Graduate Workshop

Today marks the beginning of another school year and my second year in graduate school. This semester I was lucky enough to only have one workshop and one literature course–and LOTS of free time, which is good because I have one hell of a reading list to deal with.

I know that those who worked with me last year and are returning will find my writing significantly different than what they have seen before. Possibly because now I have more time to write things I enjoy, or maybe because I’ve grown a bit as a writer in the past few months.  Before summer, the second year grad students who have now moved on told me not to worry about how much writing I finish over the summer (which totaled one and a half stories), that my writing would drastically improve and change on it’s own. I am not sure why this is the case, but I believe it’s true, and I’m excited to see what the other second years show up with.

As for class, I volunteered to go first which means I have to show up with a 11 copies of my story and prepare for the brutal honesty the following week. Should be fun! Especially since I was fairly quiet last year and my writing preference have grown darker than the old lady looking for a second chance. No, I actually want to enjoy writing this year, not just try to survive it.

In a workshop, three people usually submit a story each time and everyone gets a week to read, re-read, and comment on their work. They usually do a line-by-line edit on the actual hard copy and then provide a big-picture critique, roughly a page, discussing themes, characters, plot, etc. Then we spend about a half hour discussing each story, sometimes more or less depending on what the professor also has planned.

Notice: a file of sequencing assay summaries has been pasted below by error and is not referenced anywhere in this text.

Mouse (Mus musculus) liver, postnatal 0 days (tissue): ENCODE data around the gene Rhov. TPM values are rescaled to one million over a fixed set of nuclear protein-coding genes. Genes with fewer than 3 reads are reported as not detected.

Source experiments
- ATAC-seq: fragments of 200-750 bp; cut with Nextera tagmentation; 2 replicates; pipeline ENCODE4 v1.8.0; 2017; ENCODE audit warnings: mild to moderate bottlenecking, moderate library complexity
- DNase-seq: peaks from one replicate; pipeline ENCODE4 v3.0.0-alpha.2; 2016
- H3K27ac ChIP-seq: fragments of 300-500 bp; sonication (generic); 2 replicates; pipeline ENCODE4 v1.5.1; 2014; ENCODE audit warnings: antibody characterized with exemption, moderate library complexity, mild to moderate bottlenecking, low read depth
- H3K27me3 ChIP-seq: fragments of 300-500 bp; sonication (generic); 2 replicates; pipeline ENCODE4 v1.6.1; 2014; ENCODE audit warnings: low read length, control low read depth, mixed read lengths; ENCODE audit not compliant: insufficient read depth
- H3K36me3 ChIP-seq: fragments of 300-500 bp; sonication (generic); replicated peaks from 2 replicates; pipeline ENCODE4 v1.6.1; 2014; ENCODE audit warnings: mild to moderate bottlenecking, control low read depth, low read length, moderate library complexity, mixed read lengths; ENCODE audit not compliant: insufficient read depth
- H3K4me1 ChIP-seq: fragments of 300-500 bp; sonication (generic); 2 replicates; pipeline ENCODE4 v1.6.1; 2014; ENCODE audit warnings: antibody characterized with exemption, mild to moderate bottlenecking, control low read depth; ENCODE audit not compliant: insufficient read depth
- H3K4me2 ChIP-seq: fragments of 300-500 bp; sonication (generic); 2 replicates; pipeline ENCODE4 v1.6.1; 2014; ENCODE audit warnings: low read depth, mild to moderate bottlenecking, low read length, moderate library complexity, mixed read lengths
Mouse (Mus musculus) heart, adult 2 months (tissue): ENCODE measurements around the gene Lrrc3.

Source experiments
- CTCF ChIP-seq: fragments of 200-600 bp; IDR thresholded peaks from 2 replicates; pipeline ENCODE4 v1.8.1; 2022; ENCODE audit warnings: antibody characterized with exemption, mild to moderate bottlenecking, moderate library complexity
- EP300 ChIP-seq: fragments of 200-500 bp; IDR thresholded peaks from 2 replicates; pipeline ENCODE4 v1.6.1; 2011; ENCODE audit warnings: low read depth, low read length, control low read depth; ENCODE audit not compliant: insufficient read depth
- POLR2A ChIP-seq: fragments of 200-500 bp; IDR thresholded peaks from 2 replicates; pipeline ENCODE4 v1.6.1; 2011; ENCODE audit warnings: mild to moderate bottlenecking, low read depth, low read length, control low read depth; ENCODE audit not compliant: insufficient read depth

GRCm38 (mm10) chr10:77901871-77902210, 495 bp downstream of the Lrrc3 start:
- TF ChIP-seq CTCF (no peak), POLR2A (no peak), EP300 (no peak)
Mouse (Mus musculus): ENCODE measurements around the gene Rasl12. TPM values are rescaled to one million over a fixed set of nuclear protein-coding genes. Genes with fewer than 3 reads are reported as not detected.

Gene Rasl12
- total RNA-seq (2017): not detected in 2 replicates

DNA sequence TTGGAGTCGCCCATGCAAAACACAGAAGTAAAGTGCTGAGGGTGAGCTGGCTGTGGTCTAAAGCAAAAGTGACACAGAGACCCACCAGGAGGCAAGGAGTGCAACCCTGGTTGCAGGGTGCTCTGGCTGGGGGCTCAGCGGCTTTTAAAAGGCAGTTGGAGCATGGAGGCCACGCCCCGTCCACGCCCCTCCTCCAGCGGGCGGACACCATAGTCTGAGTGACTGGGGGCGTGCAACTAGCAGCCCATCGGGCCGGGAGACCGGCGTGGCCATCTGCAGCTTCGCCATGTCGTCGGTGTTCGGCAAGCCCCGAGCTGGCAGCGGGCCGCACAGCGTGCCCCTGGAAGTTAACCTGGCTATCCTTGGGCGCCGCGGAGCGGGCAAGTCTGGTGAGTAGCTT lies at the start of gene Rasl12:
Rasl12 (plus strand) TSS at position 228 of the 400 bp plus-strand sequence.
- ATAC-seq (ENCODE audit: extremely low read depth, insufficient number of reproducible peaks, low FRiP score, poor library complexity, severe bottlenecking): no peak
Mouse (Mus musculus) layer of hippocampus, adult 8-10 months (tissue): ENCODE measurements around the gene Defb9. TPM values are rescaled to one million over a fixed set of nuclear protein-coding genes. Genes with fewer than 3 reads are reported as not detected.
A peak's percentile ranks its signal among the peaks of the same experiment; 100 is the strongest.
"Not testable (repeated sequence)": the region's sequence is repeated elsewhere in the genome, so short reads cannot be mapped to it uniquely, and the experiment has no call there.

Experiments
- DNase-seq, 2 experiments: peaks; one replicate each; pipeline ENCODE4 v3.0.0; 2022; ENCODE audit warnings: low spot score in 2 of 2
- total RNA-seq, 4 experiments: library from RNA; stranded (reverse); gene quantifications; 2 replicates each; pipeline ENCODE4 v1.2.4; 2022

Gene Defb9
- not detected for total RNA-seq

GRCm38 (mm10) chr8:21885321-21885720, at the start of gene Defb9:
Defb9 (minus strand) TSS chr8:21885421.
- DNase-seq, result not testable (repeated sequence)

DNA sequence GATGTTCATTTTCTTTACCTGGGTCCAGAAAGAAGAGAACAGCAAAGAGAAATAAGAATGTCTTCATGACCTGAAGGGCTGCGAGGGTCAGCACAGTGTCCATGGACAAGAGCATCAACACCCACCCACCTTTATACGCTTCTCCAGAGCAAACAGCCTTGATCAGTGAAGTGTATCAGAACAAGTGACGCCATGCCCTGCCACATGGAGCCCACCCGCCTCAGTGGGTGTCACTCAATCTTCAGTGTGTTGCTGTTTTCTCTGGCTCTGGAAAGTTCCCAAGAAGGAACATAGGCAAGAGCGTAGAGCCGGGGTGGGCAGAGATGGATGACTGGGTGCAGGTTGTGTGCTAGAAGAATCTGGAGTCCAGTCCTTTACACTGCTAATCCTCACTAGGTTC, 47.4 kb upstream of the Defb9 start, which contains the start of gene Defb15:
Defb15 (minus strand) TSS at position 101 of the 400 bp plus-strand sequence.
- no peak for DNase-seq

All last year, each class was solely critiquing stories (which is great and all, but you don’t learn very much outside of what to improve on that one story). This year I am excited to actually have some outside reading, including the book The Lord of Misrule and a course packet containing excerpts from numerous books including Emma and The Road.

What will be really unique about our workshop this semester is that we have students who are not actually studying fiction, but also non-fiction (or literary journalism). I have a background in journalism so I’m looking forward to seeing what they produce and how we critique it in class since no one can suggest changes to events or characters. It will definitely be something I address later.

But for now, I’m excited to start again and seriously frightened about what everyone will think of my story. That’s the funny thing about workshop–a constant state of fear about both criticism of your work and how people will take the criticism you provide for theirs!

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Filed under Grad School, Writing

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